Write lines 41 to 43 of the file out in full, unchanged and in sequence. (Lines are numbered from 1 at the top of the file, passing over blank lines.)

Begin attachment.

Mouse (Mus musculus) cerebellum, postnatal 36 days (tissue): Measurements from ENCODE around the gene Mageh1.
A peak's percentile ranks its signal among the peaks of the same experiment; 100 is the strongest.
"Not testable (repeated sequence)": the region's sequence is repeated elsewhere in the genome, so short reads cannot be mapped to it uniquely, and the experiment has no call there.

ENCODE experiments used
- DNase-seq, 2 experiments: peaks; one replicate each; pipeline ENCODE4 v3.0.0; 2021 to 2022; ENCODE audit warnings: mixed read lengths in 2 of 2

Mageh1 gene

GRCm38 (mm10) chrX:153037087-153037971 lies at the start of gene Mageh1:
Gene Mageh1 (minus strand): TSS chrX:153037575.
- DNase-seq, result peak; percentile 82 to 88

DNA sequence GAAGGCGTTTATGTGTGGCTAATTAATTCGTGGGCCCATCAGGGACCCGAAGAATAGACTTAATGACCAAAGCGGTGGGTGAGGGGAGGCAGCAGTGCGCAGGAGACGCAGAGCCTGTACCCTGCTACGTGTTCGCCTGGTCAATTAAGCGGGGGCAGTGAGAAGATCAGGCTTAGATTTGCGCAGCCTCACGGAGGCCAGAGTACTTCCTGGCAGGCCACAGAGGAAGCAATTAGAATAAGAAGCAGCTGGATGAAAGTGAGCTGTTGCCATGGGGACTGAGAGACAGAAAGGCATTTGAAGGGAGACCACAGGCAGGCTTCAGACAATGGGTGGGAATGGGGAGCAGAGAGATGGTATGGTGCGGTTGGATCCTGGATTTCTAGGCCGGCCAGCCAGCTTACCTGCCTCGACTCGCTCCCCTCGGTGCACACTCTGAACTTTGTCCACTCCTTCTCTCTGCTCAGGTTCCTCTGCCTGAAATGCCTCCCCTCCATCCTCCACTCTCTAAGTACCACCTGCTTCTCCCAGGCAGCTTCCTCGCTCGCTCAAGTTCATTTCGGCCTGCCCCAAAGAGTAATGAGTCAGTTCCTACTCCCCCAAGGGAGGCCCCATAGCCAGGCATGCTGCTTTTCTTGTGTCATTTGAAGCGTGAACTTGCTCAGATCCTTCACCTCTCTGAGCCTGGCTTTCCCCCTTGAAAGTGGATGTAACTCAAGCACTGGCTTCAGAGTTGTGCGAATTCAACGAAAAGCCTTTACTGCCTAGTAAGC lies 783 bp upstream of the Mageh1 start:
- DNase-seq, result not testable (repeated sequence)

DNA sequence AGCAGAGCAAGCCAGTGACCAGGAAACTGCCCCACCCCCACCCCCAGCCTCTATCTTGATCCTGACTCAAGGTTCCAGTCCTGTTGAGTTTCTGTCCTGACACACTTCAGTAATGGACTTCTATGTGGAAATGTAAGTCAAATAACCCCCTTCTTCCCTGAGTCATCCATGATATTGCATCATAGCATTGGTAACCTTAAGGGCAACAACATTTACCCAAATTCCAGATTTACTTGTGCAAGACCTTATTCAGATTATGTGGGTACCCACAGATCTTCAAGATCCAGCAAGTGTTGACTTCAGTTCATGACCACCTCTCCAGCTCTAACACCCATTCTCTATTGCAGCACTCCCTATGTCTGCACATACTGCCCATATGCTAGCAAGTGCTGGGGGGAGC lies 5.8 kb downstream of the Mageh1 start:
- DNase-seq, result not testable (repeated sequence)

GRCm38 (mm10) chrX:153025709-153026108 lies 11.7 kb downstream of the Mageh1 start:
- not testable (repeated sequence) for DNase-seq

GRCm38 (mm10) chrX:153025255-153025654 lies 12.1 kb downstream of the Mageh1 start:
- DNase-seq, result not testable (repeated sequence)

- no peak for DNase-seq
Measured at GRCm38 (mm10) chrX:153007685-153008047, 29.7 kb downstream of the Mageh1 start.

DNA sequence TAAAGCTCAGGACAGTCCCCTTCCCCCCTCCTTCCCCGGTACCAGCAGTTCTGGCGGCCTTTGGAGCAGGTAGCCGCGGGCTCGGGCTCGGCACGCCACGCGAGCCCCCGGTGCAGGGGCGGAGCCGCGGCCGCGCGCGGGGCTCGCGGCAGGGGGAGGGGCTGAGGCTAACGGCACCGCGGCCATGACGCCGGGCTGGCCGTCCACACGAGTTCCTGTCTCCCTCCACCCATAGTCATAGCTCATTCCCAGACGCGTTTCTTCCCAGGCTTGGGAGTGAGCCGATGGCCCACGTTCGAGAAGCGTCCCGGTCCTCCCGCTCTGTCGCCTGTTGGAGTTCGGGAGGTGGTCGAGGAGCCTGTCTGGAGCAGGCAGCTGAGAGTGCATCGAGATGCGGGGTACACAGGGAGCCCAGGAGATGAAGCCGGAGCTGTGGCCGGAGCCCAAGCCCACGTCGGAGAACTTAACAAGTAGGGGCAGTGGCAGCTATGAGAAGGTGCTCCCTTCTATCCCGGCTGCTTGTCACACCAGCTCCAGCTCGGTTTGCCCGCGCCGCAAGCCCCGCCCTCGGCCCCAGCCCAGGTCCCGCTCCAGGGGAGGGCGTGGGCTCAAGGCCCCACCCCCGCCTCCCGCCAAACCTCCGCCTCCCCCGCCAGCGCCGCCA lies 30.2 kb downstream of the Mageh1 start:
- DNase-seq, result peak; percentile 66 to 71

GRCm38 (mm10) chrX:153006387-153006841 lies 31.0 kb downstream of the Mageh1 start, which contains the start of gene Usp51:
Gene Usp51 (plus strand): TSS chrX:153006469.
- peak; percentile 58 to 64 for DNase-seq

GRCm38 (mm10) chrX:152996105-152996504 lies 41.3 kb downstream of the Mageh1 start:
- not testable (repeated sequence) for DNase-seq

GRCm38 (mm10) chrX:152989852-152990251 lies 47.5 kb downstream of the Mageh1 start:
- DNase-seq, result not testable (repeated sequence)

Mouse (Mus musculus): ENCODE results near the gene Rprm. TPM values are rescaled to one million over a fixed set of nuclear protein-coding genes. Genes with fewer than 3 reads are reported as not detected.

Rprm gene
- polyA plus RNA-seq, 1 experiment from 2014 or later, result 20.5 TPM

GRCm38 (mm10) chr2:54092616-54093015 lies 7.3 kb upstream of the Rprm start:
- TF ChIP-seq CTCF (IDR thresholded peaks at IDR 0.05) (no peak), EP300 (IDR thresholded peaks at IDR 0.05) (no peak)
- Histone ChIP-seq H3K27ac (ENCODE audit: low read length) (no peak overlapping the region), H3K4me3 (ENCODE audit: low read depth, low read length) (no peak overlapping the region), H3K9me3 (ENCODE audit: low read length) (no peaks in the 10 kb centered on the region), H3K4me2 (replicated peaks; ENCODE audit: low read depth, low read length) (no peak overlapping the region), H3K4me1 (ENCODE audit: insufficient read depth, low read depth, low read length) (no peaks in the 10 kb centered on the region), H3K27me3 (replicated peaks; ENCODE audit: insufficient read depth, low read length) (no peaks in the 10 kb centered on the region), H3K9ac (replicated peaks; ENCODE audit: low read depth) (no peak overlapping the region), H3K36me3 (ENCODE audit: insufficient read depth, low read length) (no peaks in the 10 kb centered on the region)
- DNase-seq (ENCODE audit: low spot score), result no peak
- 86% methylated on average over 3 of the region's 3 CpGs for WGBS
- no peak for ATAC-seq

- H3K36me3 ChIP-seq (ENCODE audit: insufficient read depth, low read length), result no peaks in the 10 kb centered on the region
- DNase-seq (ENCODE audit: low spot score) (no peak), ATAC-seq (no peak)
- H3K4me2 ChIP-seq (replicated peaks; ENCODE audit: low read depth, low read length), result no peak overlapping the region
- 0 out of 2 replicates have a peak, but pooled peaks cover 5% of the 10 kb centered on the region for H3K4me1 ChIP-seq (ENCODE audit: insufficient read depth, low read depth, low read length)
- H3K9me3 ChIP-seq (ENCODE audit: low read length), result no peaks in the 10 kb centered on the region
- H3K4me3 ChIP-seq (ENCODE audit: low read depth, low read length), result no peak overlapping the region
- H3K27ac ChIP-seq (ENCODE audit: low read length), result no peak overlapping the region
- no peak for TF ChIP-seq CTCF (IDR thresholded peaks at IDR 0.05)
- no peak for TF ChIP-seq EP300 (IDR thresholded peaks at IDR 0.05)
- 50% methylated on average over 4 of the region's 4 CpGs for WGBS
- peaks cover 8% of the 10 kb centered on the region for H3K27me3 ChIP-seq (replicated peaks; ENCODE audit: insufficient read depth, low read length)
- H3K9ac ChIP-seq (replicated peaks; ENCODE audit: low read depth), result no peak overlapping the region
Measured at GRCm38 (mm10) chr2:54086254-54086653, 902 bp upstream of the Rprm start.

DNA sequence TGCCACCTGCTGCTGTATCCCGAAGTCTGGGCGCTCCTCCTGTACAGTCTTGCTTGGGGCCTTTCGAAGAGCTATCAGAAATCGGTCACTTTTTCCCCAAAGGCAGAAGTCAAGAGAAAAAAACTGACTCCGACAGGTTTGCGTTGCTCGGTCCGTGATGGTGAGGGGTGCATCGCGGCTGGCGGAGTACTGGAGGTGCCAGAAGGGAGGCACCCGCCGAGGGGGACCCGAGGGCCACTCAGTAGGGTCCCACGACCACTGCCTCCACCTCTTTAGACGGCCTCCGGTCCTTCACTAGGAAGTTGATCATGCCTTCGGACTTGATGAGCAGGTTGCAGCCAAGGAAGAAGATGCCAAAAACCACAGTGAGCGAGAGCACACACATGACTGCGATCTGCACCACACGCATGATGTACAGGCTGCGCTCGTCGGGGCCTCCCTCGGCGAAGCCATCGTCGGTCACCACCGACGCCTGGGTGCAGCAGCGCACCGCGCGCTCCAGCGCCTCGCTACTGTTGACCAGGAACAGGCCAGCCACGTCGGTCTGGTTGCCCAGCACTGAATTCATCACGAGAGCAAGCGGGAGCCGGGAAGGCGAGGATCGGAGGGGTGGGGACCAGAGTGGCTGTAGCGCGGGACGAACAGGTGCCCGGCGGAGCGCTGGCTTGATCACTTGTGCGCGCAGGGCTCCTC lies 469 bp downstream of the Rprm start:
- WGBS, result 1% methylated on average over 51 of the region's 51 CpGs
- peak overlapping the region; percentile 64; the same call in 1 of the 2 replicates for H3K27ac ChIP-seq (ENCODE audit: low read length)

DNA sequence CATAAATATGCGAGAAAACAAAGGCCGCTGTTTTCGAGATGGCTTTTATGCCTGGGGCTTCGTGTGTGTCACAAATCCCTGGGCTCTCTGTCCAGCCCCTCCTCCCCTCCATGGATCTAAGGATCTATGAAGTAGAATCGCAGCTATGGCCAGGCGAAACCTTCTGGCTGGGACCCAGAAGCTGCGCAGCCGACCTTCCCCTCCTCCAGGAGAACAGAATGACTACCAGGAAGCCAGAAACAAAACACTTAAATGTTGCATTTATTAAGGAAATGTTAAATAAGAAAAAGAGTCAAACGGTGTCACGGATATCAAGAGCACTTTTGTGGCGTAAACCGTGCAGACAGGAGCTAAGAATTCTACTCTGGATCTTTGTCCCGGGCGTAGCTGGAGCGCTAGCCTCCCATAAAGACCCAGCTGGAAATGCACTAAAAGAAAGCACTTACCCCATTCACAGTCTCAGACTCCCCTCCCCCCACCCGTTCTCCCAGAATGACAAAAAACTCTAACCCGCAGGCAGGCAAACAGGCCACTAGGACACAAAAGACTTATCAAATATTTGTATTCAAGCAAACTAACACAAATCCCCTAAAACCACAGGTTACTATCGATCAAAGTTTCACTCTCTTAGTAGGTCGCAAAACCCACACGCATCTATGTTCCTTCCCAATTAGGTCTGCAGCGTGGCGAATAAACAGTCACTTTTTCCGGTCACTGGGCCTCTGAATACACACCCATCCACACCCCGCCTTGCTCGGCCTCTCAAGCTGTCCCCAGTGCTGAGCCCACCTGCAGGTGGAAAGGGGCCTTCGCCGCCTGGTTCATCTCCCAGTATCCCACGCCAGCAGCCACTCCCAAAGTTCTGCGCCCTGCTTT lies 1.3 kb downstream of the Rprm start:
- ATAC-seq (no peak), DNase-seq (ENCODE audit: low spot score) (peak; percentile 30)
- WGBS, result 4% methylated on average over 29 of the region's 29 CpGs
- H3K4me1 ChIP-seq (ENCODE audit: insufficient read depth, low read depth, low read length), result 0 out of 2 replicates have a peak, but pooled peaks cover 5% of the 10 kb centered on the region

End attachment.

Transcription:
- 0 out of 2 replicates have a peak, but pooled peaks cover 5% of the 10 kb centered on the region for H3K4me1 ChIP-seq (ENCODE audit: insufficient read depth, low read depth, low read length)
- H3K9me3 ChIP-seq (ENCODE audit: low read length), result no peaks in the 10 kb centered on the region
- H3K4me3 ChIP-seq (ENCODE audit: low read depth, low read length), result no peak overlapping the region